Branding: The next and final frontier

Published by Tony Elischer on

The New Lexicon of Fundraising Part 8

“Love is friendship caught on fire.”  Northern Exposure

One of the core lessons of leadership and management is that people can only take so much change. So, on the basis that we have come to the last of an eight-part blog series to define a new lexicon for fundraising, I want to end with one final major challenge as we move into 2014, the reinvention, reinvigoration and redefinition of what we call branding.

Every charity I have ever worked with has invested time and resources in branding, rebranding or refocusing the brand, the challenge with all of this is the understanding of branding in the not-for-profit sector and what drivers the charity has behind wanting to put energy into the brand. This is a key area where silo structures and internal divisions come to the fore, as fundraising is very rarely the department or discipline that leads on branding. We entrust this to the communications team and have to fall into line with their view of what branding is and how it can work for a charity. However, in my view, fundraising is the central stakeholder in brand development as, to be successful, we have to interface with the public, our supporters and the other groups to which a charity links.

BrandingConsider this ‘yesterday the most successful charities were those that donors knew best; today the most successful charities are those that know their donors best’. So the future is not about awareness or, heaven forbid, advertising, it is about connections and inspirations. Smart charities know that they have to build relevance and meaning to their missions and visions. If we accept that donors support charities that express their values and beliefs, then we have to think that a charity’s brand is the framework that attracts, connects and delights a donor. I have long believed that branding for charities is about share of heart and share of mind, in that order. Strong charity brands allow a person to belong to something that is greater than themself and feel a level of significance in the support they give.

In commercial branding people relate to companies or products that they feel express themselves, that they are comfortable with, have a connection with or ones that they simply love. People choose brands based on who they are or who they want to be; Kevin Roberts, CEO of Saatchi Saatchi Worldwide began describing branding ten years ago as  ‘Lovemarks’, a wonderful way to bring the ultimate human feeling of love into the business world. He argues passionately that Lovemarks are brands that develop loyalty beyond reason. “The idealism of love is the new realism of business. By building respect and inspiring love, business can move the world.”[1] While this is central to the success of Apple, Harley Davidson, Sony and many other companies, surely this is the ultimate goal for charities.

We live in a world of extreme choice and people are now firmly in control of what they want, what they like and to what they relate. You could almost say there is too much choice. There are 163,000 charities in England and Wales and 1.1 million in the USA and the majority of them all want money, time and loyalty. Our ‘cut through’ into this busy market place is to invest fresh thinking into our brands, to build brands that help supporters create meaning for themselves in the crazy world that they live in. Branding for charities is not about how we look, what we say or our overall identity, it is the collective of everything we do to help people notice us, embrace us and to love us. I also like the idea that central to love is trust and the promises you make. So, what are you doing to build trust and what promises are you making to build differentiation and make sure you are the preferred partner to bring a particular change to the community or world?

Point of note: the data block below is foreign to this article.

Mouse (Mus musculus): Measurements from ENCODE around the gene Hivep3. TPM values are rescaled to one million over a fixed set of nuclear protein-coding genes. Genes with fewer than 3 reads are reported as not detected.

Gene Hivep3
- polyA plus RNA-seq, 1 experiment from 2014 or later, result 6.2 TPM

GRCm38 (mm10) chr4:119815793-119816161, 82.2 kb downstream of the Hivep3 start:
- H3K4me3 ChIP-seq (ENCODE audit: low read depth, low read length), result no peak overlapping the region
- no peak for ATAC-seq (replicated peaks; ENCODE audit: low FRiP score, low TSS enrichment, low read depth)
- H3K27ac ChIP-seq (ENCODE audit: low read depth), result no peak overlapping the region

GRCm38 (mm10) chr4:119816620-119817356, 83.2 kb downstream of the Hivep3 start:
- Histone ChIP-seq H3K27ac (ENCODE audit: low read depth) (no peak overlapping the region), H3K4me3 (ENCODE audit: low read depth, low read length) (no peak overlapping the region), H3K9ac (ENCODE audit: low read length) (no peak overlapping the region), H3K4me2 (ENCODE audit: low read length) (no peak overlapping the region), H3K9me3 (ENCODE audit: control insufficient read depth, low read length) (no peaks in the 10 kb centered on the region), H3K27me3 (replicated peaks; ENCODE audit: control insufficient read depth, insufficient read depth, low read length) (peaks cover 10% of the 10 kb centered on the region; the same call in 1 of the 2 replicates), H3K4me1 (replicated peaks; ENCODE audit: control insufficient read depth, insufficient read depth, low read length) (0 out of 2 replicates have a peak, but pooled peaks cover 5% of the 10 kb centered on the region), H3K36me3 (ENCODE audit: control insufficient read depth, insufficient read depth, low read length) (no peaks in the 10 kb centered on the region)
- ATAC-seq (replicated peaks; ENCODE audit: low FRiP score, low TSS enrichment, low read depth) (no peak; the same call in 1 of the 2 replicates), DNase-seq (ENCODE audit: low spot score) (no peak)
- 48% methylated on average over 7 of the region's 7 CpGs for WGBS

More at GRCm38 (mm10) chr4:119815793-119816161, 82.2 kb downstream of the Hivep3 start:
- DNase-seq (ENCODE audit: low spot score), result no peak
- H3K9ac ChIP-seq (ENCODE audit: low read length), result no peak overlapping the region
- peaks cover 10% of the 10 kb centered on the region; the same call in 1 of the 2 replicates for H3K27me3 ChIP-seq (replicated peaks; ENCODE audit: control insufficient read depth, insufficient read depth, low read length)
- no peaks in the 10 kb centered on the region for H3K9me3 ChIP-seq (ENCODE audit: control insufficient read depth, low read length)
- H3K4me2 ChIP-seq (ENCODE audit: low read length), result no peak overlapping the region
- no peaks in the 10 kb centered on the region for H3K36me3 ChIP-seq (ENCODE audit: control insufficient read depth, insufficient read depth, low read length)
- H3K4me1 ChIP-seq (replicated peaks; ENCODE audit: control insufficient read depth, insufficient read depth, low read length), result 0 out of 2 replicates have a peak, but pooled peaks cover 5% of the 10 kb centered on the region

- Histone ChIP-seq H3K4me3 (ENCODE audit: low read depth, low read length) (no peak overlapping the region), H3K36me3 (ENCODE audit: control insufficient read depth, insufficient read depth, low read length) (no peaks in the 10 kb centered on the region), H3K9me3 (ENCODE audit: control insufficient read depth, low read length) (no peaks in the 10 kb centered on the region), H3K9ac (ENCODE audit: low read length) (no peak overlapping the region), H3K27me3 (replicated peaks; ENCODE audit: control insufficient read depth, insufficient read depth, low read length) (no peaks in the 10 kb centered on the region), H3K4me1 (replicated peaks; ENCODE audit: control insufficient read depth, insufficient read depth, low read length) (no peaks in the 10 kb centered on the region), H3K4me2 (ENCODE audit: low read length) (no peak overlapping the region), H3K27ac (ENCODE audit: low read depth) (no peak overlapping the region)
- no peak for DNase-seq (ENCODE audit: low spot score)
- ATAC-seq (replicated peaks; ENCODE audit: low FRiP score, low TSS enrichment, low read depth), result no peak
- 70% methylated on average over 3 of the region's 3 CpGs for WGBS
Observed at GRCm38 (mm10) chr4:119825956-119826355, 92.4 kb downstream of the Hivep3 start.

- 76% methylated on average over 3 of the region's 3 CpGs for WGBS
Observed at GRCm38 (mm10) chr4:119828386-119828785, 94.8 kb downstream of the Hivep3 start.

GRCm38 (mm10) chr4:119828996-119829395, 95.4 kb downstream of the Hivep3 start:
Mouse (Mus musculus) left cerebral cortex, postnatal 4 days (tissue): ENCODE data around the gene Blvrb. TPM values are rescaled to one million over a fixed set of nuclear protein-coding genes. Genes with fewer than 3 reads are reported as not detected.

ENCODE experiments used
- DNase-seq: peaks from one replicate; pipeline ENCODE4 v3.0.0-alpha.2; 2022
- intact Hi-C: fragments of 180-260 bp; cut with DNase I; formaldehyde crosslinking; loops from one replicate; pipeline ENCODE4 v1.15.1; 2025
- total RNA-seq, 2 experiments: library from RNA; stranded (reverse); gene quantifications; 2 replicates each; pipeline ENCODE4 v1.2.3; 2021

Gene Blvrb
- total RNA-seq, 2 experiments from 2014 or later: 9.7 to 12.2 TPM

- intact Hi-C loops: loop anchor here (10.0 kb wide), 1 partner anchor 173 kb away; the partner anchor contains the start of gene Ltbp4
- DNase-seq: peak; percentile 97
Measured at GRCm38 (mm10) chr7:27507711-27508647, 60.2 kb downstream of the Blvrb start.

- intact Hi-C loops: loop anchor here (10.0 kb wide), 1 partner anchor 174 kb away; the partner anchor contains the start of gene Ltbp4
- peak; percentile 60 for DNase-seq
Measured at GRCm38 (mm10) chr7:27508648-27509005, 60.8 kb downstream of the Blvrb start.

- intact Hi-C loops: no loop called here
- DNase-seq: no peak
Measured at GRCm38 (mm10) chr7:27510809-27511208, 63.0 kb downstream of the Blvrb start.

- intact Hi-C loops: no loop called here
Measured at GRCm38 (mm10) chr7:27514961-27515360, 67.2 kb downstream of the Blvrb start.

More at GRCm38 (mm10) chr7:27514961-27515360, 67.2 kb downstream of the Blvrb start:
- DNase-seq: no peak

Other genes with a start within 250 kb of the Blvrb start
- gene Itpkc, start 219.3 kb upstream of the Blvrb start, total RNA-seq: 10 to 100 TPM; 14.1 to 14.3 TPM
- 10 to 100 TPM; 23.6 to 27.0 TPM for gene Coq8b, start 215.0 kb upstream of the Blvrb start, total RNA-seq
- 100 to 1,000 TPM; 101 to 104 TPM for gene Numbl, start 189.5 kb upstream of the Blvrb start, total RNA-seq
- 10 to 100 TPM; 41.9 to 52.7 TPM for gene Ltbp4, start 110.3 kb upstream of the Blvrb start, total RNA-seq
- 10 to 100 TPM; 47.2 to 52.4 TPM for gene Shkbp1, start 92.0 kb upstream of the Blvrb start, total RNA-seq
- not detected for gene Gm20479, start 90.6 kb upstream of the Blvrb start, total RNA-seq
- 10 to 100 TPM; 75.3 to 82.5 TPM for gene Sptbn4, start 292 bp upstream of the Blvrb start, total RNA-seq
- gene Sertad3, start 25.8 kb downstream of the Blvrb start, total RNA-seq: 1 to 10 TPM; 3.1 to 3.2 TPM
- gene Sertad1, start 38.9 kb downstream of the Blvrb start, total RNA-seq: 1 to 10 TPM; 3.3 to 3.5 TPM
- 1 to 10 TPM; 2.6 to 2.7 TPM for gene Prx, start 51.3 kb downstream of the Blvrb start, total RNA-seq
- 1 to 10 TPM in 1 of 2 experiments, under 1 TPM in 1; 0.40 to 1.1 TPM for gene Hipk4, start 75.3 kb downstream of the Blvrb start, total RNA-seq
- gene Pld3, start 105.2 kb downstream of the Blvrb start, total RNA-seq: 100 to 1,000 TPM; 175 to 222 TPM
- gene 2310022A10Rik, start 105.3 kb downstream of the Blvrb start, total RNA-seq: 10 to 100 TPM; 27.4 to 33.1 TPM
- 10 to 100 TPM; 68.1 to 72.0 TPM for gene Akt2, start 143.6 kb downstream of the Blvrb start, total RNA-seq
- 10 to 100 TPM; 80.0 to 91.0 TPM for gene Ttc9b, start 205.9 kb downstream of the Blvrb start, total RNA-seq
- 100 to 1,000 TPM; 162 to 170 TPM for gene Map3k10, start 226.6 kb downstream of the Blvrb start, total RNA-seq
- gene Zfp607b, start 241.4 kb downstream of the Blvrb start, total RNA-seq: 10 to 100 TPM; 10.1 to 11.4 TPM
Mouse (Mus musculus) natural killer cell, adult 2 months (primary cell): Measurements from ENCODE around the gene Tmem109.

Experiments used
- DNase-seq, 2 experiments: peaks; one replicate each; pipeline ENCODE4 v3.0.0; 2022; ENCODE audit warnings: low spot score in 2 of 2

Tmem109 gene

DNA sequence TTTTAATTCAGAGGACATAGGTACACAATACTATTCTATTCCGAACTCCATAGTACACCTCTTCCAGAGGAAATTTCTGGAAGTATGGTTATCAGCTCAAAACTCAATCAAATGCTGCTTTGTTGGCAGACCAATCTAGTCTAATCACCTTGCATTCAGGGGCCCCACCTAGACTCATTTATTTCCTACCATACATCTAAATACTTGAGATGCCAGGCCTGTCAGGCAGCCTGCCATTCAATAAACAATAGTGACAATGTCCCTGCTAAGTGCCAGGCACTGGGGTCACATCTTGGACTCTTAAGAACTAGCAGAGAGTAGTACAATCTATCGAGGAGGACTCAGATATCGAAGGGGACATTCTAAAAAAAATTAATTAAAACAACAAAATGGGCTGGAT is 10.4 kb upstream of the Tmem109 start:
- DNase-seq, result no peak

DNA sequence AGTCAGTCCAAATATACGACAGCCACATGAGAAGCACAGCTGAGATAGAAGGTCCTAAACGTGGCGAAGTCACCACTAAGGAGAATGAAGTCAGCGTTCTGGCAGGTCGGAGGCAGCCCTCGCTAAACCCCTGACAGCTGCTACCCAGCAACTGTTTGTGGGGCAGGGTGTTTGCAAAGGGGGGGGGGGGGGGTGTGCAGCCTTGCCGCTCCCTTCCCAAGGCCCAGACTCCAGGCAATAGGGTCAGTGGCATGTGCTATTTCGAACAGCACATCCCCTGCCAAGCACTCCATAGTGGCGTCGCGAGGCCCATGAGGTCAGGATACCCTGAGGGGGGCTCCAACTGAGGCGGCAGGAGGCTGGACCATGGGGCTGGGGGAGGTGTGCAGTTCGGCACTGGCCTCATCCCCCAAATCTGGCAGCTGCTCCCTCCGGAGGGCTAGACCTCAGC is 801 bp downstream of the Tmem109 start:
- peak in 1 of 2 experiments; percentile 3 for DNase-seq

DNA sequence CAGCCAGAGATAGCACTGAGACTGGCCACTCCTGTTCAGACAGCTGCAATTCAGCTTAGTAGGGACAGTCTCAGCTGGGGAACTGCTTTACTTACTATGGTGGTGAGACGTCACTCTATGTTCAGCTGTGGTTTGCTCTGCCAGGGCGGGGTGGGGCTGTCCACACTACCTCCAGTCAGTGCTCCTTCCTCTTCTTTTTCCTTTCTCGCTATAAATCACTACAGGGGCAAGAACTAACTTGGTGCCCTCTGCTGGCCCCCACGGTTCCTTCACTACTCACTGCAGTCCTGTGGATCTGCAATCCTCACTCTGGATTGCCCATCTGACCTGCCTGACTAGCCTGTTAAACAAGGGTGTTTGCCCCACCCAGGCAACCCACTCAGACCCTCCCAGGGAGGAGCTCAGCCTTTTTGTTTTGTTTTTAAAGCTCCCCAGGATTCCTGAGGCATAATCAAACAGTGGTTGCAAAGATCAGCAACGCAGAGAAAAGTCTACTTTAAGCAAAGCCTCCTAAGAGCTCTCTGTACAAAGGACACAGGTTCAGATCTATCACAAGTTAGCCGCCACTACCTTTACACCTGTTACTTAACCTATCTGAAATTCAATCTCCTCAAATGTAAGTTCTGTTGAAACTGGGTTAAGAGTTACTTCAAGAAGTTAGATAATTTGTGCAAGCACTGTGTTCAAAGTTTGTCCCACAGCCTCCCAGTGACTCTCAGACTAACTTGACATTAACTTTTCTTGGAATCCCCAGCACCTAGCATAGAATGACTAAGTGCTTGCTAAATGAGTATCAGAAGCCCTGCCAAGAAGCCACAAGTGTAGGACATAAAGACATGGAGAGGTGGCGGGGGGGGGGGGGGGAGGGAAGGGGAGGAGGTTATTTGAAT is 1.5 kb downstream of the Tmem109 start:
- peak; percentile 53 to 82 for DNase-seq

Jeff Bezos famously said “your brand is what people say about you when you are not in the room”, a great insight for charities when you consider that word-of-mouth marketing is now central to future growth. In the New Lexicon of Fundraising, ‘branding’ is the only word that should remain the same; but we need to change the way we view the meaning and significance of this word going forward.

[1] Kevin Roberts


Everyone has a unique gift to initiate change and truly achieve great things in fundraising through the power of their words and mindset. This is the final of the eight part blog series that has challenged and hopefully inspired you by outlining new words, new language and new ways not only to think about fundraising but to transform your strategy and day-to-day actions.
Earlier published blogs are:
  1. Building a New Lexicon Part 1: Fundraising
  2. What Does a Donor REALLY Mean To You?
  3. Quality not Quantity is the Key for Future Growth
  4. Do We Know What We Need?
  5. So we have some ‘investors’, now what?
  6. ‘Major Donor’, who are we kidding?
  7. How does your garden grow?

Tony Elischer

Tony Elischer

Tony has over 30 years hands on experience in the not for profit sector. He has been a consultant for the last fourteen years working at the highest level across a wide range of causes and organisations and is the founder of the leading international consultancy THINK Consulting Solutions. He is an internationally regarded expert on fundraising and marketing, having extensive experience of helping charities worldwide with strategy, fundraising, management and troubleshooting. In the last 12 months he has worked in over 20 countries.

1 Comment

When nonprofit branding does the job | Print My Recipes · January 27, 2014 at 00:30

[…] A recent post at 101fundraising captures this important distinction at Branding: The next and final frontier: […]

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